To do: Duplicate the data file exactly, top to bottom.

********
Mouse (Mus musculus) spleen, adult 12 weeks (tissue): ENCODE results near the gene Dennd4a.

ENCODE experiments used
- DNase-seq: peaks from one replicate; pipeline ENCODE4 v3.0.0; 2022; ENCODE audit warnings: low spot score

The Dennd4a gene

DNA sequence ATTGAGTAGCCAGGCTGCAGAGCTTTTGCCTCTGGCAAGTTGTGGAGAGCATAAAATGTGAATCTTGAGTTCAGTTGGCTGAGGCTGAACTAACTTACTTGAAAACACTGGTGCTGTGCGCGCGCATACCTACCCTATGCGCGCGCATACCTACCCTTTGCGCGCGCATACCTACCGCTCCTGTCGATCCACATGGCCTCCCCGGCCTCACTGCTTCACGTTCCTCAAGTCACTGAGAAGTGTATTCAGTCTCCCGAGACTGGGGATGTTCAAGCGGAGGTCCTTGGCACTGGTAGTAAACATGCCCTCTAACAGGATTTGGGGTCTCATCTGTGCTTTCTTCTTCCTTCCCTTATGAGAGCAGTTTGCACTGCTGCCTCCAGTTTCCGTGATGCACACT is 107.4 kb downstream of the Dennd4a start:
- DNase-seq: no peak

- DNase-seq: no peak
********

Mouse (Mus musculus) spleen, adult 12 weeks (tissue): ENCODE results near the gene Dennd4a.

ENCODE experiments used
- DNase-seq: peaks from one replicate; pipeline ENCODE4 v3.0.0; 2022; ENCODE audit warnings: low spot score

The Dennd4a gene

DNA sequence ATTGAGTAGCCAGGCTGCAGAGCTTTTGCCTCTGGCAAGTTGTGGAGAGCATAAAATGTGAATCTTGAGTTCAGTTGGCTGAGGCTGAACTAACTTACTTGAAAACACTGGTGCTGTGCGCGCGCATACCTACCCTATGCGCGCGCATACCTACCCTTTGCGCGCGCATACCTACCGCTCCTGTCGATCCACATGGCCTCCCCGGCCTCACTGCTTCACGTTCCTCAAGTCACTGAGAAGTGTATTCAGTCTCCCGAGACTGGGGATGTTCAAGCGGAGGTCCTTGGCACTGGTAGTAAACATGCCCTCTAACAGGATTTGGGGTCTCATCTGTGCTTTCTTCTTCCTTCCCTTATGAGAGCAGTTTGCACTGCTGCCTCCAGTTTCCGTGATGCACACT is 107.4 kb downstream of the Dennd4a start:
- DNase-seq: no peak

- DNase-seq: no peak